Saturday, June 12, 2010
World Cup 2010 has started. The game of soccer as presented at the World Cup level is a trance-like experience. The constant drone of the bee-swarm horns. The chess of the most talented players in the world exploiting the geometries and Newtonian mechanics on the field. The color and frenzy and sing-song of the fans. The English as-spoken-elsewhere-in-the-world of the British and African announcers on ESPN. The artistry of a well-passed goal and the over-acting of these same artists when fouled. I can't stop watching.
On another note, I encountered a different type of soccer at the Bowdoin field house a couple months ago. It was the collegiate robotics soccer tournament. The robots were programmed to make their own decisions - no remote control involved. It was not the fastest of games. There were no tools of destruction. But it had its own charm. Clearly the most important thing the robots needed to know was how to stand back up after they had fallen down.
Thursday, June 10, 2010
These paintings of the Portland Head Light are done. Alex and I think they have a "steampunk" look to them, kind of industrial pre-electronic. I am unclear whether to separate them or package them as a diptych, side-by-side single work. If side-by-side, what comes first the sea gull or no sea gull?
Friday, June 4, 2010
Alex and I took a day trip yesterday up to Sumner, Maine to visit our friends, Ed and Dorothy. It was misty, drizzly day but since we hadn't been to that part of Maine before, it was still an adventure and a good time. As we toured Ed and Dorothy's stomping grounds, I remarked that it would be nice to come back and plein air paint when the weather was clearer and the mountains were visible. "Oh, you paint," Ed said, "Would you like to meet an artist friend of ours, Joel Babb?" "Well, yes, if it's not an imposition." One phone call later, we were visiting with Joel Babb and his dog, Ruskin, in his studio. Joel had recently come back from Italy and graciously chatted through some of the paintings he had done there as pre-work for a planned, larger scale work. The precision, clarity and balance in his work are wonderful. Click here for much more info on Joel Babb's work.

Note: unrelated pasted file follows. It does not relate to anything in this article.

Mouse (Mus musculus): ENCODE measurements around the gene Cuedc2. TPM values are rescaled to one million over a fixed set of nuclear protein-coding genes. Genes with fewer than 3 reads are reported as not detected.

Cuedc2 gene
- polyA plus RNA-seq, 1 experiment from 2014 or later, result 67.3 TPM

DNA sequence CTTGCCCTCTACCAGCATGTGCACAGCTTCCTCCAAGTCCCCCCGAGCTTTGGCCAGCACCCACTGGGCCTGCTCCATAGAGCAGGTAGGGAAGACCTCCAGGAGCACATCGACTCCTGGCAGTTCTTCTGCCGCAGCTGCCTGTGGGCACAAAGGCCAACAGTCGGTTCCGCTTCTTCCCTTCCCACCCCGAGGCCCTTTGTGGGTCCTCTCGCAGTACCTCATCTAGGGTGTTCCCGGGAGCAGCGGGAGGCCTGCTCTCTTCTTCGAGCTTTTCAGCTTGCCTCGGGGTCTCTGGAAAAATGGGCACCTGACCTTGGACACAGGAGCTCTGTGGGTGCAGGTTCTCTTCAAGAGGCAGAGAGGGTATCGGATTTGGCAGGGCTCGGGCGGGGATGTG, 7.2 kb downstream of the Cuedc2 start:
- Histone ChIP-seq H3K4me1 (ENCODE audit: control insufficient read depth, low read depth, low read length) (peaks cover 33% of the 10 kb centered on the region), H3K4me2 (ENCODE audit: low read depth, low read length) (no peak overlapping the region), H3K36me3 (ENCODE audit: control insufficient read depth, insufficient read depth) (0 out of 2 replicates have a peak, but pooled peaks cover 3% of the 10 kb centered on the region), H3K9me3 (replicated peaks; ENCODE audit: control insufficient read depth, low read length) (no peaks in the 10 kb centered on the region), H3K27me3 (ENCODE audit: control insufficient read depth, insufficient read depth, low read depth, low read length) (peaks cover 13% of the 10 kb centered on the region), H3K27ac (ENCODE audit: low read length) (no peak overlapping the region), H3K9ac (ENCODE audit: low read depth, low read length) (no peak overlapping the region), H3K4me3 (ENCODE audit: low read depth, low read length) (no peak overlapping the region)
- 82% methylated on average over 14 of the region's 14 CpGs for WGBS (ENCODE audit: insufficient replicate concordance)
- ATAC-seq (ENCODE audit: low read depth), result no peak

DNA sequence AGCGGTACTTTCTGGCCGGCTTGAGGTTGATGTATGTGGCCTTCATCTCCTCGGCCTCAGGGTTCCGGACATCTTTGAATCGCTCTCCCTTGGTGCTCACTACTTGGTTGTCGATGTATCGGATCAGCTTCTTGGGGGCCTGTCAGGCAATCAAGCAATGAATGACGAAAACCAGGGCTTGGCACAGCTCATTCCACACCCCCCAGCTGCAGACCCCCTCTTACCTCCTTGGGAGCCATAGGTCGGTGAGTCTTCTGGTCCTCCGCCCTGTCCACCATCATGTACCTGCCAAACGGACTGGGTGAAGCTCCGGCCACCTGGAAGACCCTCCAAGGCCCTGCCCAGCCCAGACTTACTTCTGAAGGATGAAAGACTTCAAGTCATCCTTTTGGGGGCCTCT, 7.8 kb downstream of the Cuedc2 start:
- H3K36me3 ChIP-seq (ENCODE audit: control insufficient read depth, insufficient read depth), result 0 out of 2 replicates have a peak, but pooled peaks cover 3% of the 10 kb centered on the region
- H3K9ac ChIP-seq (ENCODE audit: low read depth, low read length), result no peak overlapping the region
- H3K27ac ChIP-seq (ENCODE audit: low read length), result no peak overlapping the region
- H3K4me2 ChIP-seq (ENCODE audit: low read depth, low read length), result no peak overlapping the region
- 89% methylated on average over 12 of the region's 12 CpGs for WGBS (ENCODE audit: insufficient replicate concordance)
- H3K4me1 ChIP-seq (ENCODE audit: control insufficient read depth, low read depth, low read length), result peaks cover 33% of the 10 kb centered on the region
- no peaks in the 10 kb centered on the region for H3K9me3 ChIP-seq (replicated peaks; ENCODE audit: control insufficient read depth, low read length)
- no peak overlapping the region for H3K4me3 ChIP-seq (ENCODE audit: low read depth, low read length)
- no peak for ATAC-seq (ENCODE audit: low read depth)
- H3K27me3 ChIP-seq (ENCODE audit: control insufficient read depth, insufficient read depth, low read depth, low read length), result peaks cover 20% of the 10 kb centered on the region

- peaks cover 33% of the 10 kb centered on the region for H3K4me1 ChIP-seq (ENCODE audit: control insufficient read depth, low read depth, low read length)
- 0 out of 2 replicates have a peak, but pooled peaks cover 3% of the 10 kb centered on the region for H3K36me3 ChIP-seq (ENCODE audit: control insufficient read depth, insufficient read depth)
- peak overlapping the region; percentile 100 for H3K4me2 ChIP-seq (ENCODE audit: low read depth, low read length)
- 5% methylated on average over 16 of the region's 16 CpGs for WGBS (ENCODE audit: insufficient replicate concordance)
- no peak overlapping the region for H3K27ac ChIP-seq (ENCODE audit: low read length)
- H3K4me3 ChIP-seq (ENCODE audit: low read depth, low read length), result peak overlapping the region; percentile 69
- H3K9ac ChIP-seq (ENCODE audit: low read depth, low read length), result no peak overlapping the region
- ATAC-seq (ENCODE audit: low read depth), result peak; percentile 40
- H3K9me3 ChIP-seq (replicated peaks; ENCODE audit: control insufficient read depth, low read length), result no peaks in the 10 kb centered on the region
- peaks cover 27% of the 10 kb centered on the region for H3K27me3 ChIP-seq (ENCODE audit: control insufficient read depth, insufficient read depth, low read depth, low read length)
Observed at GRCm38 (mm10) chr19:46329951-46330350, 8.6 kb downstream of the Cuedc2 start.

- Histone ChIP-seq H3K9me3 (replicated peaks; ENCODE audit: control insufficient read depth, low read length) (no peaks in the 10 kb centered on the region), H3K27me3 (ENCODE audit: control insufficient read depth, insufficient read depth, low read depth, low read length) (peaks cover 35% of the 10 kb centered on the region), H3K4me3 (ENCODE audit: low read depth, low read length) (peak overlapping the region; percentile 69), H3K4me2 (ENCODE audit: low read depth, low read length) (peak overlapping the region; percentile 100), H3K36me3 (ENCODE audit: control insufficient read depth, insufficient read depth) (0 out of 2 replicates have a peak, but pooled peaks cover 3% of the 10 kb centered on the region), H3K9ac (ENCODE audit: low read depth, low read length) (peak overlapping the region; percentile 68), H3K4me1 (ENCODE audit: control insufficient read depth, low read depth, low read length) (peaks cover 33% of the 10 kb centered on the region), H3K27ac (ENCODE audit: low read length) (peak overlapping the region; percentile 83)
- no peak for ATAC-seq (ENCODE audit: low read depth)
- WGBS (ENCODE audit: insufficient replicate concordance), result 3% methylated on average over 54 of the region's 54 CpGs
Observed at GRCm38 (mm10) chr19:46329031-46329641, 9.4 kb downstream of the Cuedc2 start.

Tuesday, June 1, 2010
Last Thursday at the Harlow Gallery in Hallowell, Ed McCartan spoke joyfully and reflectively about his art and the art-making process. His "East meets West" painting is shown here. Ed is a proponent of injecting both the sacred and the playful into art. He referred to the "sacred fool" in all of us. It's OK to try, to re-work and to make mistakes. Earlier this year, I took a Saturday morning workshop at Ed McCartan's studio in Fort Andross. We stepped through his process of creating images - setting a boundary, playing within the boundary with color, form, wash, texture, then setting other boundaries within, and playing some more - sometimes inter-connecting or wiping out or covering over prior images. The time flew by. As a change-up to my structured representational work, I find myself doing Ed McCartan exercises - with a smile. It's OK to play.